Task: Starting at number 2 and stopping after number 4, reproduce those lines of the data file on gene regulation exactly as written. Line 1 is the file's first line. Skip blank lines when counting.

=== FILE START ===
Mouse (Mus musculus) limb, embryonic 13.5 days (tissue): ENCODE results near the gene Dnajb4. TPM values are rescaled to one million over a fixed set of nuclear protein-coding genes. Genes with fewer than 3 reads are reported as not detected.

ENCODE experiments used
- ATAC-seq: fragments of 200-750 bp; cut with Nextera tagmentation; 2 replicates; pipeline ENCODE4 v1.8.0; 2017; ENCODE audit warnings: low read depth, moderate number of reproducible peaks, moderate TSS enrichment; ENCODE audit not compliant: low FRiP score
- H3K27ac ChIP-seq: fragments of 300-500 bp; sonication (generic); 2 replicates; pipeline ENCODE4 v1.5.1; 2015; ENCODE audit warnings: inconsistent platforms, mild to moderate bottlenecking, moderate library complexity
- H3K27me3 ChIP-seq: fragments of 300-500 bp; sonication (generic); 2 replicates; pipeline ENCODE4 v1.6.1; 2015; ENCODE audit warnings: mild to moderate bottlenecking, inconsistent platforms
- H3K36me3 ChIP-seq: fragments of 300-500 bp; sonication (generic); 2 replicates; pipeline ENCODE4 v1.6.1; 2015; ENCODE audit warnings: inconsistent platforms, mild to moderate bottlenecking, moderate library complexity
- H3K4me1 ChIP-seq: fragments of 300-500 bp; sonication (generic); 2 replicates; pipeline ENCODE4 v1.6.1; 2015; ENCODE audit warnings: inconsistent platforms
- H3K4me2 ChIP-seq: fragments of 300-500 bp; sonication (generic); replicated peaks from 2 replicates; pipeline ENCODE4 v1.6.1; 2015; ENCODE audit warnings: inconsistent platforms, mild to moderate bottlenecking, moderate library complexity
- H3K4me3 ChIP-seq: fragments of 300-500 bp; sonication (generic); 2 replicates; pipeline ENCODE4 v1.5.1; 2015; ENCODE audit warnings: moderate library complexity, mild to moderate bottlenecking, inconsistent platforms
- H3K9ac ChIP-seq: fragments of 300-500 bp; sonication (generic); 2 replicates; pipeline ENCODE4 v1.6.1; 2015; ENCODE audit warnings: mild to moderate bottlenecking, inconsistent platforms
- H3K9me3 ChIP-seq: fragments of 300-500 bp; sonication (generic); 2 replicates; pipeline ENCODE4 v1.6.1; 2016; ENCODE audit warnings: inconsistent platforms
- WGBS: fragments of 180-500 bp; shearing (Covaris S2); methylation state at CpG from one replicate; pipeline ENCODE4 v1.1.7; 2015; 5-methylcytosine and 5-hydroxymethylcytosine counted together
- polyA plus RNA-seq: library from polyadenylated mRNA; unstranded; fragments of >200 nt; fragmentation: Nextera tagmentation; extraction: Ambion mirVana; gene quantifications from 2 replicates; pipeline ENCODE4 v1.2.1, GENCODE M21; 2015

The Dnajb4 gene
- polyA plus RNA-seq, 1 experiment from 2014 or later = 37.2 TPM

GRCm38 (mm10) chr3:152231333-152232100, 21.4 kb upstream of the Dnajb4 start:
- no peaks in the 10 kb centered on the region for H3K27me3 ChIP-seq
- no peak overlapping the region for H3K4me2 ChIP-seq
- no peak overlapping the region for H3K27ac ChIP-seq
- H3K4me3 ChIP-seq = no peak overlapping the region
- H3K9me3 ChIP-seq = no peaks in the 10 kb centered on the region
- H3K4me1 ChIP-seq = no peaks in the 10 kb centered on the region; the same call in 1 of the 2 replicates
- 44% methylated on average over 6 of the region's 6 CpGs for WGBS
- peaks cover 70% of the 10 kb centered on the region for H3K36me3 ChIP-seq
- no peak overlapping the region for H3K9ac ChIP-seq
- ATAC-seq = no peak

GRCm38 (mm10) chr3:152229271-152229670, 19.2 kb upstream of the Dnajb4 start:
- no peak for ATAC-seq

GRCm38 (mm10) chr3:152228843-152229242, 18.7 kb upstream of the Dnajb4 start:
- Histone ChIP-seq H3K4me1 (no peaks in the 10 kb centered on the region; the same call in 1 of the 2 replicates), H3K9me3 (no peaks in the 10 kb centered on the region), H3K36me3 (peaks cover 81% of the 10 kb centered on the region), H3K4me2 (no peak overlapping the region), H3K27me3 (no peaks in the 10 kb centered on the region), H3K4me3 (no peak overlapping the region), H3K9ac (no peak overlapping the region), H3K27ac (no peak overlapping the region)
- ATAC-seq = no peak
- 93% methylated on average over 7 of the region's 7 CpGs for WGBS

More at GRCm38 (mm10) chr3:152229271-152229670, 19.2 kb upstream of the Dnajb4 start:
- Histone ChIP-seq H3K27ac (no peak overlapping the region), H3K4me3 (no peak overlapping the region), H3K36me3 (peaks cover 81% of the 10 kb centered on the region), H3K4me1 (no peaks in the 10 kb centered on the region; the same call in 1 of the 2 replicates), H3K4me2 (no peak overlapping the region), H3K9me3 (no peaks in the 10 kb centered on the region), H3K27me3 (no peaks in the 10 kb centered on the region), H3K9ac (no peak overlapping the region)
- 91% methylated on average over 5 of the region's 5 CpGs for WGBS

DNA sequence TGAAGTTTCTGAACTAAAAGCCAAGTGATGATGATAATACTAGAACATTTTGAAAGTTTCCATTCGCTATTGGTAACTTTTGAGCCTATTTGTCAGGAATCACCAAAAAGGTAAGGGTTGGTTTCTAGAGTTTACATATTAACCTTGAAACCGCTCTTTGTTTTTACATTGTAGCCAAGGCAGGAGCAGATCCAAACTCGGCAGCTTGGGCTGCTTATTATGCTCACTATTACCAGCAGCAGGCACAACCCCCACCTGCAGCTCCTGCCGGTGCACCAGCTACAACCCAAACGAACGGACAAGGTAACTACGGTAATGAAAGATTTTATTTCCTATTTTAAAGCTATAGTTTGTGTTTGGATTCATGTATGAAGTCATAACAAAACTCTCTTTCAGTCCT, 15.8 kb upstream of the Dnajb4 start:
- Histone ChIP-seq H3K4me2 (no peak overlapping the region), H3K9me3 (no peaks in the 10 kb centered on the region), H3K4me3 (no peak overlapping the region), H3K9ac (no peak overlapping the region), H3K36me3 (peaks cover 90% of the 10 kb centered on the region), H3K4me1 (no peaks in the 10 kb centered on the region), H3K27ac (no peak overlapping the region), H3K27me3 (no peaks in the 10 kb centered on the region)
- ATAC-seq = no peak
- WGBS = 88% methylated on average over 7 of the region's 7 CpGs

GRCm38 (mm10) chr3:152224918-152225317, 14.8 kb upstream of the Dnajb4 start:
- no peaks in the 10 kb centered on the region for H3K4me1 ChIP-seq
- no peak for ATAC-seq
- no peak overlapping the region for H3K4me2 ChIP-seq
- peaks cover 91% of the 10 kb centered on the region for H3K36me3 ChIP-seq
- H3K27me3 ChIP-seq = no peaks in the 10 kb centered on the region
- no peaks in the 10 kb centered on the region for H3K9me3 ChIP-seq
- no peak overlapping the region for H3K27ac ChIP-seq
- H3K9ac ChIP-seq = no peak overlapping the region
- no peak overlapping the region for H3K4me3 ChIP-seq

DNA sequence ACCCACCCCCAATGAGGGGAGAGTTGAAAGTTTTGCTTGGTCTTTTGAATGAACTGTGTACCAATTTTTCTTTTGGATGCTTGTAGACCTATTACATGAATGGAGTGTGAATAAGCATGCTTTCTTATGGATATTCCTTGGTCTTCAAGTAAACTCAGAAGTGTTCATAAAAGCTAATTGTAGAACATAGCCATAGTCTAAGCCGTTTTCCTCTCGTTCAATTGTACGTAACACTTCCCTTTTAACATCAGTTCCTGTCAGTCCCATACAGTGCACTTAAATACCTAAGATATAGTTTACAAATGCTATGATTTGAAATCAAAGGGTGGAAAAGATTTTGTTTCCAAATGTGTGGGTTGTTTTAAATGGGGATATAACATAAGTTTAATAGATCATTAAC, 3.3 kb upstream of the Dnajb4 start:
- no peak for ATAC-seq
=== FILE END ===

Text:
ENCODE experiments used
- ATAC-seq: fragments of 200-750 bp; cut with Nextera tagmentation; 2 replicates; pipeline ENCODE4 v1.8.0; 2017; ENCODE audit warnings: low read depth, moderate number of reproducible peaks, moderate TSS enrichment; ENCODE audit not compliant: low FRiP score
- H3K27ac ChIP-seq: fragments of 300-500 bp; sonication (generic); 2 replicates; pipeline ENCODE4 v1.5.1; 2015; ENCODE audit warnings: inconsistent platforms, mild to moderate bottlenecking, moderate library complexity